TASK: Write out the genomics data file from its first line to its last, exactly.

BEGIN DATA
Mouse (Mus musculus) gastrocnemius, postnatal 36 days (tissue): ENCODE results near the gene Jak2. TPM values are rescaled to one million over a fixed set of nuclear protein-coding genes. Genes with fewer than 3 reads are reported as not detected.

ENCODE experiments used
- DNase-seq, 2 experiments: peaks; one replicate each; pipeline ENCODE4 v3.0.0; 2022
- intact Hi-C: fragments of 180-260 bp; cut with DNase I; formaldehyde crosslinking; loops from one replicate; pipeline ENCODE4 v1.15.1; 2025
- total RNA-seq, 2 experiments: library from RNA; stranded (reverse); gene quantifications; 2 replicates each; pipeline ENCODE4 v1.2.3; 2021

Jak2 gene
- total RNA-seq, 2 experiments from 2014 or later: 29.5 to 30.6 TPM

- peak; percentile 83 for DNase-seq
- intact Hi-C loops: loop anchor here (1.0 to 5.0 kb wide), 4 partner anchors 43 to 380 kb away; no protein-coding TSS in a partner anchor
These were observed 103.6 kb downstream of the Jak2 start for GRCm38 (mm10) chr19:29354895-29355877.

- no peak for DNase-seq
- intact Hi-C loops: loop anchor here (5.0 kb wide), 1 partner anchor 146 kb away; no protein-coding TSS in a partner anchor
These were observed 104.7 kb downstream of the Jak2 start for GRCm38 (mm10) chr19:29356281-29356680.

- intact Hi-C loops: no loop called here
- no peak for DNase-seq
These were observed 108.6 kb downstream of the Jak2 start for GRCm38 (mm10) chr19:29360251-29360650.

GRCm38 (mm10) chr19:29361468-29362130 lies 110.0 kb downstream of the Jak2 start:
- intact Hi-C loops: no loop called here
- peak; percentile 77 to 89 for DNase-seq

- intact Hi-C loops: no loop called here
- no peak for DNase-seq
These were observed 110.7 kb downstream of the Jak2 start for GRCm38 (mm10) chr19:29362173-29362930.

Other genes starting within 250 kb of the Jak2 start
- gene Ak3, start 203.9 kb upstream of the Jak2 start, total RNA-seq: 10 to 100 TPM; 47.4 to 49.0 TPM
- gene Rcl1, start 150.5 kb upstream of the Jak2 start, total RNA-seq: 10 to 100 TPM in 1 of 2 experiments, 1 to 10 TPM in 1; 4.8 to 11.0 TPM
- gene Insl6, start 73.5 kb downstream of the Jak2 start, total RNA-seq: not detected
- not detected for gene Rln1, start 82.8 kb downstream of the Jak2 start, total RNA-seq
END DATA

Mouse (Mus musculus) gastrocnemius, postnatal 36 days (tissue): ENCODE results near the gene Jak2. TPM values are rescaled to one million over a fixed set of nuclear protein-coding genes. Genes with fewer than 3 reads are reported as not detected.

ENCODE experiments used
- DNase-seq, 2 experiments: peaks; one replicate each; pipeline ENCODE4 v3.0.0; 2022
- intact Hi-C: fragments of 180-260 bp; cut with DNase I; formaldehyde crosslinking; loops from one replicate; pipeline ENCODE4 v1.15.1; 2025
- total RNA-seq, 2 experiments: library from RNA; stranded (reverse); gene quantifications; 2 replicates each; pipeline ENCODE4 v1.2.3; 2021

Jak2 gene
- total RNA-seq, 2 experiments from 2014 or later: 29.5 to 30.6 TPM

- peak; percentile 83 for DNase-seq
- intact Hi-C loops: loop anchor here (1.0 to 5.0 kb wide), 4 partner anchors 43 to 380 kb away; no protein-coding TSS in a partner anchor
These were observed 103.6 kb downstream of the Jak2 start for GRCm38 (mm10) chr19:29354895-29355877.

- no peak for DNase-seq
- intact Hi-C loops: loop anchor here (5.0 kb wide), 1 partner anchor 146 kb away; no protein-coding TSS in a partner anchor
These were observed 104.7 kb downstream of the Jak2 start for GRCm38 (mm10) chr19:29356281-29356680.

- intact Hi-C loops: no loop called here
- no peak for DNase-seq
These were observed 108.6 kb downstream of the Jak2 start for GRCm38 (mm10) chr19:29360251-29360650.

GRCm38 (mm10) chr19:29361468-29362130 lies 110.0 kb downstream of the Jak2 start:
- intact Hi-C loops: no loop called here
- peak; percentile 77 to 89 for DNase-seq

- intact Hi-C loops: no loop called here
- no peak for DNase-seq
These were observed 110.7 kb downstream of the Jak2 start for GRCm38 (mm10) chr19:29362173-29362930.

Other genes starting within 250 kb of the Jak2 start
- gene Ak3, start 203.9 kb upstream of the Jak2 start, total RNA-seq: 10 to 100 TPM; 47.4 to 49.0 TPM
- gene Rcl1, start 150.5 kb upstream of the Jak2 start, total RNA-seq: 10 to 100 TPM in 1 of 2 experiments, 1 to 10 TPM in 1; 4.8 to 11.0 TPM
- gene Insl6, start 73.5 kb downstream of the Jak2 start, total RNA-seq: not detected
- not detected for gene Rln1, start 82.8 kb downstream of the Jak2 start, total RNA-seq